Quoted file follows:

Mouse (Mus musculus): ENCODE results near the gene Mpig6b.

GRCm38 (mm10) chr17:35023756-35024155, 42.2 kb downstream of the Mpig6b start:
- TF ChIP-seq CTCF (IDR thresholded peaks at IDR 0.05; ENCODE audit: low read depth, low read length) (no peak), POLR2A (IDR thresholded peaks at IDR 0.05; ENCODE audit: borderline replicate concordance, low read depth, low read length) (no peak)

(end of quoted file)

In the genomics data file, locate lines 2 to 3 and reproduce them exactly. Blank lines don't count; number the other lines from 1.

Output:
GRCm38 (mm10) chr17:35023756-35024155, 42.2 kb downstream of the Mpig6b start:
- TF ChIP-seq CTCF (IDR thresholded peaks at IDR 0.05; ENCODE audit: low read depth, low read length) (no peak), POLR2A (IDR thresholded peaks at IDR 0.05; ENCODE audit: borderline replicate concordance, low read depth, low read length) (no peak)